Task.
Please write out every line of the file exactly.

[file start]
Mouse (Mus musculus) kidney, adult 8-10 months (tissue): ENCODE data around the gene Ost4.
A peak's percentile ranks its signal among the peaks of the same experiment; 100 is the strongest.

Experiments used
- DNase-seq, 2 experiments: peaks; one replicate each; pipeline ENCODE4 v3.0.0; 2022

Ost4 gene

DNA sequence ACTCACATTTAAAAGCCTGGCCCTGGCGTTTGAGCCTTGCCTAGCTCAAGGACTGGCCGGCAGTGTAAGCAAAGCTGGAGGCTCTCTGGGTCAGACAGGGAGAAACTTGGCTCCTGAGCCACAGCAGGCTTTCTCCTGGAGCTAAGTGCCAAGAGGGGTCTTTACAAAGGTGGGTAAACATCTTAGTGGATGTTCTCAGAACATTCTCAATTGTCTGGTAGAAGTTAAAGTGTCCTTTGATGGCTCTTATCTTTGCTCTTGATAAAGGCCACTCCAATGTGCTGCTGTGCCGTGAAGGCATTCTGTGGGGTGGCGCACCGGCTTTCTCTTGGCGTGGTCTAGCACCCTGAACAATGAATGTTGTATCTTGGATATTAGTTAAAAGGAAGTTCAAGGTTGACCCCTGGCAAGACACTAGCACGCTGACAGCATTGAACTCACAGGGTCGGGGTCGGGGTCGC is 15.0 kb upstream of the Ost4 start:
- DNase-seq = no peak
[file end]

Mouse (Mus musculus) kidney, adult 8-10 months (tissue): ENCODE data around the gene Ost4.
A peak's percentile ranks its signal among the peaks of the same experiment; 100 is the strongest.

Experiments used
- DNase-seq, 2 experiments: peaks; one replicate each; pipeline ENCODE4 v3.0.0; 2022

Ost4 gene

DNA sequence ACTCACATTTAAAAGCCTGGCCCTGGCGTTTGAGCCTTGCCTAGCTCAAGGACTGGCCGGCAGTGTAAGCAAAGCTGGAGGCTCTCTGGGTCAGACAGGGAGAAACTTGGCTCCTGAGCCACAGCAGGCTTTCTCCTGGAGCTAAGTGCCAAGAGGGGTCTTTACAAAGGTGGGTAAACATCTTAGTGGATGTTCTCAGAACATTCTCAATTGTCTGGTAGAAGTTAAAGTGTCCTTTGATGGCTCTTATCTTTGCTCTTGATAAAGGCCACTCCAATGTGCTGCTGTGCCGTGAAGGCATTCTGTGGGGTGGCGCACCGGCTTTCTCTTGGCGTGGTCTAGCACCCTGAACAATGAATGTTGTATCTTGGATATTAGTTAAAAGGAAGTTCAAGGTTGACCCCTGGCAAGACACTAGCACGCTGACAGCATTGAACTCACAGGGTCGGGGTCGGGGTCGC is 15.0 kb upstream of the Ost4 start:
- DNase-seq = no peak